'Abortion rights' and the moral threat to freedom
From 'The Crisis of the Republic'

Alan Keyes
July 30, 2007

When I was working in the State Department, someone described one of my superiors as the sort of person who would always be persuaded by the last person who talked to him. This meant that if you wanted a favorable decision, you had to be the last one through the door before it was made. Timing was everything.

This turned out to be pretty good tactical advice, but it indicated that the official in question suffered from a dangerous flaw when it came to the best interests of the United States. He apparently lacked an overall understanding that would have provided the basis for a sense of priority in his decision-making.

The Foreign Service Officers who work at State are generally smart people. Like expert lawyers, they are skilled at making almost any position sound plausible and correct. Since their reasoning is unlikely to show obvious gaps, its stated or implied premises have to be carefully searched out and evaluated, in light of principles that correspond to the decision-maker's understanding of the overall values and best interests of the American people. Absent such an understanding, an official's decisions become a matter of time and happenstance, both of which can be manipulated by shrewd players who understand his vulnerability, toward ends that may have more to do with their personal or bureaucratic ambitions than the Republic's good.

Yet, as we observed earlier, every public official in the United States is sworn to preserve our republic, the form of government — of, by, and for the people — established by our federal and state constitutions. How can public officials fulfill this oath without an overall understanding of the principles and prerequisites of constitutional self-government? How can their decisions be consistent with this oath unless they reflect the priorities such an understanding entails? But if it is essential for the faithful execution of their offices (faithful, that is, to the oath they have sworn), are any fit for office who cannot demonstrate that they possess this understanding?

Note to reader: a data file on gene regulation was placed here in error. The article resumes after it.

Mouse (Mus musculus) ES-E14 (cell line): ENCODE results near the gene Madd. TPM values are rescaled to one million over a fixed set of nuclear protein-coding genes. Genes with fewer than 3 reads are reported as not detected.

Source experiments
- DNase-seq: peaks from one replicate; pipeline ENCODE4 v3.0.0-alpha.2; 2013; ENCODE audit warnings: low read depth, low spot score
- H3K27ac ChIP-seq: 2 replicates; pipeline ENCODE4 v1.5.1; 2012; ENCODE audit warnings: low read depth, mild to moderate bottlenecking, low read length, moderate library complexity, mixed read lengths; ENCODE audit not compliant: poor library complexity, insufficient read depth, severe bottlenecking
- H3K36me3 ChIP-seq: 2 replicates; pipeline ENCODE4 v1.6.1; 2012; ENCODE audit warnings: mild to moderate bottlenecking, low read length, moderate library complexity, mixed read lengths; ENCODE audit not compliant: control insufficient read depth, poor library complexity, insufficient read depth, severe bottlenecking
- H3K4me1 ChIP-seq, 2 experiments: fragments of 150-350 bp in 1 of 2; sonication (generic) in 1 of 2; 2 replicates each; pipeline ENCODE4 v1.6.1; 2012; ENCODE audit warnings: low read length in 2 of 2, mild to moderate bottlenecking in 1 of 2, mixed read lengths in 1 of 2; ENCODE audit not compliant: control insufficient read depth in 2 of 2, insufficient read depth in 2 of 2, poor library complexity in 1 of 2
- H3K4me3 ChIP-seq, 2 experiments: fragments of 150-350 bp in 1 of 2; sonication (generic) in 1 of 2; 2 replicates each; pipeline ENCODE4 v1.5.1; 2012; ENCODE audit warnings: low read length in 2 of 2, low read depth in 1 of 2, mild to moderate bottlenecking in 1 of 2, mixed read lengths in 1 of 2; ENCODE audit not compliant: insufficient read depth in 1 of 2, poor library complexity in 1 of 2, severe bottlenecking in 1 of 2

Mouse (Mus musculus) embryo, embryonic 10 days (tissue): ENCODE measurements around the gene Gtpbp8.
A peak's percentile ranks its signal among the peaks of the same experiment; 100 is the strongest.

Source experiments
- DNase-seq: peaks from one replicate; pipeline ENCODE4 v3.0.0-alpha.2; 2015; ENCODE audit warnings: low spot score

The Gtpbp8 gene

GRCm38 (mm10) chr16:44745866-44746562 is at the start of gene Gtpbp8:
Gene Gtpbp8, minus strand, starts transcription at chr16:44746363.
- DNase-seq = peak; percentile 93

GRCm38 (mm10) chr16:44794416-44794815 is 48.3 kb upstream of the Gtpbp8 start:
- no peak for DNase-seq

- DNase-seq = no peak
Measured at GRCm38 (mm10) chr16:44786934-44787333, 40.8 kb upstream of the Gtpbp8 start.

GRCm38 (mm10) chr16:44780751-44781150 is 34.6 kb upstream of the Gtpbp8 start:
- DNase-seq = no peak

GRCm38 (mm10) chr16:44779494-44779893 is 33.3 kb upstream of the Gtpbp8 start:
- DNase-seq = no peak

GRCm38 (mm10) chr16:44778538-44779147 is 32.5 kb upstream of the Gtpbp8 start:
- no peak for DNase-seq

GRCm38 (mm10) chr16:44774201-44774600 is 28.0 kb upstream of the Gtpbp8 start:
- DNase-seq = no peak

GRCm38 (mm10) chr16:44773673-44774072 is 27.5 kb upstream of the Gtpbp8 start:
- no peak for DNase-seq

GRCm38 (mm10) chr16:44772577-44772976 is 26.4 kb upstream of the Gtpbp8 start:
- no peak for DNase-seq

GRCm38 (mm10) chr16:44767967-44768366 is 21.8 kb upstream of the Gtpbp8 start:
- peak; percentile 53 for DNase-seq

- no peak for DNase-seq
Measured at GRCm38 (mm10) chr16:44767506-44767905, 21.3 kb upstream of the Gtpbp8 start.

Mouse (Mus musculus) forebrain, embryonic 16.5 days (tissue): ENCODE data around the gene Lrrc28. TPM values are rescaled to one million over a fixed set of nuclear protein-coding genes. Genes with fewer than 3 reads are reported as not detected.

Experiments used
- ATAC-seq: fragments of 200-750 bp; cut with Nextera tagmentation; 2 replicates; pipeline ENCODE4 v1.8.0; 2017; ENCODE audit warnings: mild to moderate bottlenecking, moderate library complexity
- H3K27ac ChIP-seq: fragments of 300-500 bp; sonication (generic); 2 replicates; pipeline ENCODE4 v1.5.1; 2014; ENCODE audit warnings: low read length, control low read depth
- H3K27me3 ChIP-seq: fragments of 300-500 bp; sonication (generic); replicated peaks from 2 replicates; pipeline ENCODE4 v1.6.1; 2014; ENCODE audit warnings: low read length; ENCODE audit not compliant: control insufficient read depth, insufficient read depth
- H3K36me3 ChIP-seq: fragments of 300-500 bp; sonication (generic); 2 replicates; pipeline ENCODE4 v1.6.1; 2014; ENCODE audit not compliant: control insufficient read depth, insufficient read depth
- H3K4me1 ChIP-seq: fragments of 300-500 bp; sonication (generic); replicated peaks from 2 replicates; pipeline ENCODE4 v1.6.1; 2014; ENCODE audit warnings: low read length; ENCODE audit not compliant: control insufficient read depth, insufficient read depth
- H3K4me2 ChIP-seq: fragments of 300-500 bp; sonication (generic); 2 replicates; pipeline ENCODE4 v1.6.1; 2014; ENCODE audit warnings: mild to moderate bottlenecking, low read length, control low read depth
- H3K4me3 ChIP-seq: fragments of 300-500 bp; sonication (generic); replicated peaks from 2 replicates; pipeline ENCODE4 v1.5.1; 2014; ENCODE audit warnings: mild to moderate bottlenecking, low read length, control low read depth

Moral principle and the tyranny of passion

These questions are obviously most salient when it comes to electing the most important legislative and executive officials in our states and nation, especially the members of the U.S. Congress and the president of the United States. Yet the people of the country cannot make judgments about the understanding of candidates for these offices if they themselves lack the understanding they are to judge.

That's why for the past several weeks these essays have focused on encouraging thought about the essential principles and prerequisites of our liberty. Such matters are obviously not the only important issues in our politics, but they are the most important, especially at a time when liberty is, on every front, so much in danger. Moreover, the sense of priority that arises from our understanding of these matters must affect our judgment about the right policies and actions in every department of government, so that all government action preserves and perpetuates our life as a free people.

The moral principles of the Declaration of Independence, and the moral character required to sustain them, are the bedrock foundations of American liberty. Politicians who disregard these essentials in order to win votes may pose as the champion of this or that individual right, but as Hamilton observes in the Federalist #1, they are likely to be among "those ... who have overturned the liberties of republics ... commencing demagogues, and ending tyrants."

Such demagogues enlist the passions and desires of licentious individuals as the allies of their ambition. With such allies in individual hearts, they can pose a grave threat to the liberty of the people as a whole. They promote ideas and policies that break down individual self-discipline in order to build a constituency for their own power and advancement. They encourage each individual to think of his/her rights in terms that acknowledge no discipline, no boundaries established in deference to principle, no obligations that must be respected by the superior force of resources, zeal, or numbers. They promote the tyranny of passion within individuals in order ultimately to establish tyrannical government over them. They achieve the decisive stage of this corruption by encouraging people to gratify their personal passions at the expense of the God-given rights of those too weak to resist them.